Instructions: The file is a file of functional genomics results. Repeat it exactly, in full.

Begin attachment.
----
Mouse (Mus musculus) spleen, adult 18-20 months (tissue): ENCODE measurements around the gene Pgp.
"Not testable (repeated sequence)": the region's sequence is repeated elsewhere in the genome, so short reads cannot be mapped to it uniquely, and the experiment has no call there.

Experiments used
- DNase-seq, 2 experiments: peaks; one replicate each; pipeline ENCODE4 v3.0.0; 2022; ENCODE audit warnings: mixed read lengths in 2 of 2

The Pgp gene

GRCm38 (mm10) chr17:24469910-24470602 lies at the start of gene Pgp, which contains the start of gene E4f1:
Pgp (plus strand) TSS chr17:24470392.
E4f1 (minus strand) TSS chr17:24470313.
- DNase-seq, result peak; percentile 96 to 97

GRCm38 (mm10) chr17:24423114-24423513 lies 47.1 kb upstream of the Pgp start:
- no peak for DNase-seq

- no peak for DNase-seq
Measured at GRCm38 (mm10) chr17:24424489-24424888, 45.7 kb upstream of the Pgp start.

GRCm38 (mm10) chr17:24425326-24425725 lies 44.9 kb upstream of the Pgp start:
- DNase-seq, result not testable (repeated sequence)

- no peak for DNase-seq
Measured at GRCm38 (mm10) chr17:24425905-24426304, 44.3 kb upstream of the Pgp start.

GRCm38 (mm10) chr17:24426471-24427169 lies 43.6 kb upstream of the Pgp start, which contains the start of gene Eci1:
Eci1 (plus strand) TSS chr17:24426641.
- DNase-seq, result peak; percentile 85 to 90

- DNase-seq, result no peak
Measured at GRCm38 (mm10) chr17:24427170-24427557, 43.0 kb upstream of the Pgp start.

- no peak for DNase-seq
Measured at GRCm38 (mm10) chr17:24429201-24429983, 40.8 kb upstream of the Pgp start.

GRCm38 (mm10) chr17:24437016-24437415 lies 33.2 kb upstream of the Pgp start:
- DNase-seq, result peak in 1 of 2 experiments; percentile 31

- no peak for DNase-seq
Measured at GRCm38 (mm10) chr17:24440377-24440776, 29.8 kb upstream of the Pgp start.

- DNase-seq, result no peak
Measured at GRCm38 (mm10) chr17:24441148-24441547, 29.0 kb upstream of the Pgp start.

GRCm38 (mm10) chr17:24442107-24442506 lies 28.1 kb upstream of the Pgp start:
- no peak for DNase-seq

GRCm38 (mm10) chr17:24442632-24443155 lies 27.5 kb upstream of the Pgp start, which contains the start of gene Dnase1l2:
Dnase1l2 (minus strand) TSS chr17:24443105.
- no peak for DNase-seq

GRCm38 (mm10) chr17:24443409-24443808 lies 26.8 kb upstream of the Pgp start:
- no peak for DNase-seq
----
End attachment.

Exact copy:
Mouse (Mus musculus) spleen, adult 18-20 months (tissue): ENCODE measurements around the gene Pgp.
"Not testable (repeated sequence)": the region's sequence is repeated elsewhere in the genome, so short reads cannot be mapped to it uniquely, and the experiment has no call there.

Experiments used
- DNase-seq, 2 experiments: peaks; one replicate each; pipeline ENCODE4 v3.0.0; 2022; ENCODE audit warnings: mixed read lengths in 2 of 2

The Pgp gene

GRCm38 (mm10) chr17:24469910-24470602 lies at the start of gene Pgp, which contains the start of gene E4f1:
Pgp (plus strand) TSS chr17:24470392.
E4f1 (minus strand) TSS chr17:24470313.
- DNase-seq, result peak; percentile 96 to 97

GRCm38 (mm10) chr17:24423114-24423513 lies 47.1 kb upstream of the Pgp start:
- no peak for DNase-seq

- no peak for DNase-seq
Measured at GRCm38 (mm10) chr17:24424489-24424888, 45.7 kb upstream of the Pgp start.

GRCm38 (mm10) chr17:24425326-24425725 lies 44.9 kb upstream of the Pgp start:
- DNase-seq, result not testable (repeated sequence)

- no peak for DNase-seq
Measured at GRCm38 (mm10) chr17:24425905-24426304, 44.3 kb upstream of the Pgp start.

GRCm38 (mm10) chr17:24426471-24427169 lies 43.6 kb upstream of the Pgp start, which contains the start of gene Eci1:
Eci1 (plus strand) TSS chr17:24426641.
- DNase-seq, result peak; percentile 85 to 90

- DNase-seq, result no peak
Measured at GRCm38 (mm10) chr17:24427170-24427557, 43.0 kb upstream of the Pgp start.

- no peak for DNase-seq
Measured at GRCm38 (mm10) chr17:24429201-24429983, 40.8 kb upstream of the Pgp start.

GRCm38 (mm10) chr17:24437016-24437415 lies 33.2 kb upstream of the Pgp start:
- DNase-seq, result peak in 1 of 2 experiments; percentile 31

- no peak for DNase-seq
Measured at GRCm38 (mm10) chr17:24440377-24440776, 29.8 kb upstream of the Pgp start.

- DNase-seq, result no peak
Measured at GRCm38 (mm10) chr17:24441148-24441547, 29.0 kb upstream of the Pgp start.

GRCm38 (mm10) chr17:24442107-24442506 lies 28.1 kb upstream of the Pgp start:
- no peak for DNase-seq

GRCm38 (mm10) chr17:24442632-24443155 lies 27.5 kb upstream of the Pgp start, which contains the start of gene Dnase1l2:
Dnase1l2 (minus strand) TSS chr17:24443105.
- no peak for DNase-seq

GRCm38 (mm10) chr17:24443409-24443808 lies 26.8 kb upstream of the Pgp start:
- no peak for DNase-seq